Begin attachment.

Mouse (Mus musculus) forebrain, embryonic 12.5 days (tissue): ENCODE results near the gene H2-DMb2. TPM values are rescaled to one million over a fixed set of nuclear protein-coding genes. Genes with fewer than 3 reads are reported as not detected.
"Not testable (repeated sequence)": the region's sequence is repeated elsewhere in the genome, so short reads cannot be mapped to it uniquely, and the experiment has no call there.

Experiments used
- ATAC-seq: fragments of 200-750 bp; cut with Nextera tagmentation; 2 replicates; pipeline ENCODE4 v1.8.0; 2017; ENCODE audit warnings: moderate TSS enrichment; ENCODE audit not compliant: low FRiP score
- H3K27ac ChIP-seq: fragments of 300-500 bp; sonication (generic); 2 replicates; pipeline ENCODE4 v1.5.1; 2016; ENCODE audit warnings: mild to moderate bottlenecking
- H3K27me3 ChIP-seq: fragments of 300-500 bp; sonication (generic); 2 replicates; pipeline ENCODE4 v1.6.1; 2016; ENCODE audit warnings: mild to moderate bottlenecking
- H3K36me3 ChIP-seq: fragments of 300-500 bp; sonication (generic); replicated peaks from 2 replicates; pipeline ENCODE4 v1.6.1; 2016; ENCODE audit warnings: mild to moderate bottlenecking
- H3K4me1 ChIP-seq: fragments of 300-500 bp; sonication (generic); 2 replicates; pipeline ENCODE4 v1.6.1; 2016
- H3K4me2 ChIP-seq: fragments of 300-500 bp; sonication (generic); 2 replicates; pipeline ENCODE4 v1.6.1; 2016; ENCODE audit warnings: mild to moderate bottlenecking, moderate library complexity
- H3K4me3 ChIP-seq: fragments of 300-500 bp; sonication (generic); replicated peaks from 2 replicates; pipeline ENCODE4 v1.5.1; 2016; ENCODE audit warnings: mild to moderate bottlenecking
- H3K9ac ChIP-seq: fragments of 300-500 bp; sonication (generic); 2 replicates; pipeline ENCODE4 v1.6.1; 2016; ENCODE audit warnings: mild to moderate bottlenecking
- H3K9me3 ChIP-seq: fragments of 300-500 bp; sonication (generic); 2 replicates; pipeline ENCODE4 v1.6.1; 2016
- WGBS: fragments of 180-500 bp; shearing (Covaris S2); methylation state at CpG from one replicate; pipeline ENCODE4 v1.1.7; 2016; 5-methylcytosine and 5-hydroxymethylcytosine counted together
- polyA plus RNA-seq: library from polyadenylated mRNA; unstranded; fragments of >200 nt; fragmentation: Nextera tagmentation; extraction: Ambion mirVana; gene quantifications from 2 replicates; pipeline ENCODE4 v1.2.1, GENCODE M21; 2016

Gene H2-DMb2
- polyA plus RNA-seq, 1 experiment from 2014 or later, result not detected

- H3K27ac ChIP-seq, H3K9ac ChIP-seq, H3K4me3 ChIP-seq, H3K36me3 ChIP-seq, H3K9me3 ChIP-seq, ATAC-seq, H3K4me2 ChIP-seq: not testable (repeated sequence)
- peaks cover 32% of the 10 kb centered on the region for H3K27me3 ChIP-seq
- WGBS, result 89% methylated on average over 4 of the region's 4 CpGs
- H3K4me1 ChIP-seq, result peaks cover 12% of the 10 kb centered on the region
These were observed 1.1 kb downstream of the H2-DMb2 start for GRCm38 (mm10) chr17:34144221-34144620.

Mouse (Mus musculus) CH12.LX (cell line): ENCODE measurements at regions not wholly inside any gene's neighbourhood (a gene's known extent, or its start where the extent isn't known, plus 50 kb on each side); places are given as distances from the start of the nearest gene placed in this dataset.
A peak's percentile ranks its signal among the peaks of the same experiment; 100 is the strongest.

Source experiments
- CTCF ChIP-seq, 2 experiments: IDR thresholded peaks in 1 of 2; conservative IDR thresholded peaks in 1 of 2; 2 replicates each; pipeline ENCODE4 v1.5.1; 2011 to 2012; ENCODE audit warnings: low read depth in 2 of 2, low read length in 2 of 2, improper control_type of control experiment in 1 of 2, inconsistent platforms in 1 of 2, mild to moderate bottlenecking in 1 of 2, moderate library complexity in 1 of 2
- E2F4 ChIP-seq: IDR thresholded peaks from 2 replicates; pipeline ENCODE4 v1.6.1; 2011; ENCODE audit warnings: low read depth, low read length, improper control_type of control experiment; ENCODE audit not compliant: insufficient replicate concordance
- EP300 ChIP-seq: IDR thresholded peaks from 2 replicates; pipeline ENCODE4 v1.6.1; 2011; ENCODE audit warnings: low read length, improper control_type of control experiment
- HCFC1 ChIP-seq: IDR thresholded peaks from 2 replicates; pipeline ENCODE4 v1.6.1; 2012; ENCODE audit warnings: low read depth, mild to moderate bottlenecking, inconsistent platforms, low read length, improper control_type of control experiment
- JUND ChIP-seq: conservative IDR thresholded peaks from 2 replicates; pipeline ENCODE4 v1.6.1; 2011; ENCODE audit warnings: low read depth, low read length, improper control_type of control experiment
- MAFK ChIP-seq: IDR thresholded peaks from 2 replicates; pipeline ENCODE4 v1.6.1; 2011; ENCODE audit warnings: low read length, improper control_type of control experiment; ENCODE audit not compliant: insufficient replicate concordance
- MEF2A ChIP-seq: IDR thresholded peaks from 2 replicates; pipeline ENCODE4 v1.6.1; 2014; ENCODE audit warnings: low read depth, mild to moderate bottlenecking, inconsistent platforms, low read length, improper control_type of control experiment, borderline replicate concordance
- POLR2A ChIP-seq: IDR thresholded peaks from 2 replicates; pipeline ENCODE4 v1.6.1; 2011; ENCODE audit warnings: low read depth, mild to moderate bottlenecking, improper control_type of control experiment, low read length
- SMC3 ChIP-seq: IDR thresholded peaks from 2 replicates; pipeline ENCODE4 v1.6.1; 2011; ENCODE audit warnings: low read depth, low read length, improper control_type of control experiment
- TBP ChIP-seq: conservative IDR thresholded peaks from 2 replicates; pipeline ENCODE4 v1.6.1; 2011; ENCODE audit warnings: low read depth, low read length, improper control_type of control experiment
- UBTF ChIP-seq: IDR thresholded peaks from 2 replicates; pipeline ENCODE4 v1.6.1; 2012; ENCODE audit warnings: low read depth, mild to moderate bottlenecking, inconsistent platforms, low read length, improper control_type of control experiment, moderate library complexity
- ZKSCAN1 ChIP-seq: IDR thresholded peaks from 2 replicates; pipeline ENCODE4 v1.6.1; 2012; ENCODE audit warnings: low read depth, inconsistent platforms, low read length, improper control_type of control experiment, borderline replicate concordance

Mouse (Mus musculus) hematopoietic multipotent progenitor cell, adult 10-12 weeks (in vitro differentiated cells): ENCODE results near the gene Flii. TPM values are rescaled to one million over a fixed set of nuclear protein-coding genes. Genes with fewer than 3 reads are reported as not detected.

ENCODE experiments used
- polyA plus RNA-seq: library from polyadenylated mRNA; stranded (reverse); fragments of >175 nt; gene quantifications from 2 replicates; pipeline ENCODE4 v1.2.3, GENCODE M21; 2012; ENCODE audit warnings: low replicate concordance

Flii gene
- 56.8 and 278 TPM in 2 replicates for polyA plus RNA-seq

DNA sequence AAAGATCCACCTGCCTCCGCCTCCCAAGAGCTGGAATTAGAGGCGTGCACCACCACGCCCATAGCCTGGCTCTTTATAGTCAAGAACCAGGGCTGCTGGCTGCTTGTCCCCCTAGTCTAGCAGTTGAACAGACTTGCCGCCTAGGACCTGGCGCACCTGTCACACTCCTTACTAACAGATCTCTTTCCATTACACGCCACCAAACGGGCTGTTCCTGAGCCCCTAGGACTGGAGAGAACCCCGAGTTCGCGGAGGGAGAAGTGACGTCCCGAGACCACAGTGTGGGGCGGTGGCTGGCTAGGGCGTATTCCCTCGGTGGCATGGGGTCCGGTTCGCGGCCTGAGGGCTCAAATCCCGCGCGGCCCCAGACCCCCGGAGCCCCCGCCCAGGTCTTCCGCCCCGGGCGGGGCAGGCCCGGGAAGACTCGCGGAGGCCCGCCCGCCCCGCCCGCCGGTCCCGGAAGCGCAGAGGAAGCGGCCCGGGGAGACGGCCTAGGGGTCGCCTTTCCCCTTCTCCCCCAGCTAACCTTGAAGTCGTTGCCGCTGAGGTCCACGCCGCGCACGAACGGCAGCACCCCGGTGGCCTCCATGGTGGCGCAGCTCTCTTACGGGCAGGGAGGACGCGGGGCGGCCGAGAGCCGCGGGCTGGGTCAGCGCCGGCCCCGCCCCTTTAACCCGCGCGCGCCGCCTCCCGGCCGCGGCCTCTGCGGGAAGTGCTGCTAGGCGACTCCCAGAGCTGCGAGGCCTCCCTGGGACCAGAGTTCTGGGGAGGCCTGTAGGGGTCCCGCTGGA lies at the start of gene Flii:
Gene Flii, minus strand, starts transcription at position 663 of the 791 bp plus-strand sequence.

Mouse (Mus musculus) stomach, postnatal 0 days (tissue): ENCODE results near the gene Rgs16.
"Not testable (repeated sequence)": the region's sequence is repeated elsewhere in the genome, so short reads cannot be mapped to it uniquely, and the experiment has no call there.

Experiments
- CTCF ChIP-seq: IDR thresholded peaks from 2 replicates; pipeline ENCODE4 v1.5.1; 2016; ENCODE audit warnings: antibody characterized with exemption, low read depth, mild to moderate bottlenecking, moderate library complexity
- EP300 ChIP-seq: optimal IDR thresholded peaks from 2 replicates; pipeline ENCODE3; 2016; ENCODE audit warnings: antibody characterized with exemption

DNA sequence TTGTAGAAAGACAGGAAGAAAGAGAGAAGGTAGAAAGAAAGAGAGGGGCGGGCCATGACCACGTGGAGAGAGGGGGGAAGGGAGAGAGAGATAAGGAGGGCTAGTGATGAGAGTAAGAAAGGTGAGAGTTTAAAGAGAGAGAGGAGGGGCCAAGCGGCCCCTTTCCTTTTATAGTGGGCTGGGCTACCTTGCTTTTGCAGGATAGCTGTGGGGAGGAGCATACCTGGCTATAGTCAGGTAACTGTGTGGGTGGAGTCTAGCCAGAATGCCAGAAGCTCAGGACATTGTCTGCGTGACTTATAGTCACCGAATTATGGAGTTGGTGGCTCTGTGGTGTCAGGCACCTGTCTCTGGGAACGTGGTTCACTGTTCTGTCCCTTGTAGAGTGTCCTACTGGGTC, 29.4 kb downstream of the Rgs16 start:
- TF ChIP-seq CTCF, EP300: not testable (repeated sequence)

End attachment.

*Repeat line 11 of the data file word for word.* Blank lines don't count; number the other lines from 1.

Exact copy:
- H3K9ac ChIP-seq: fragments of 300-500 bp; sonication (generic); 2 replicates; pipeline ENCODE4 v1.6.1; 2016; ENCODE audit warnings: mild to moderate bottlenecking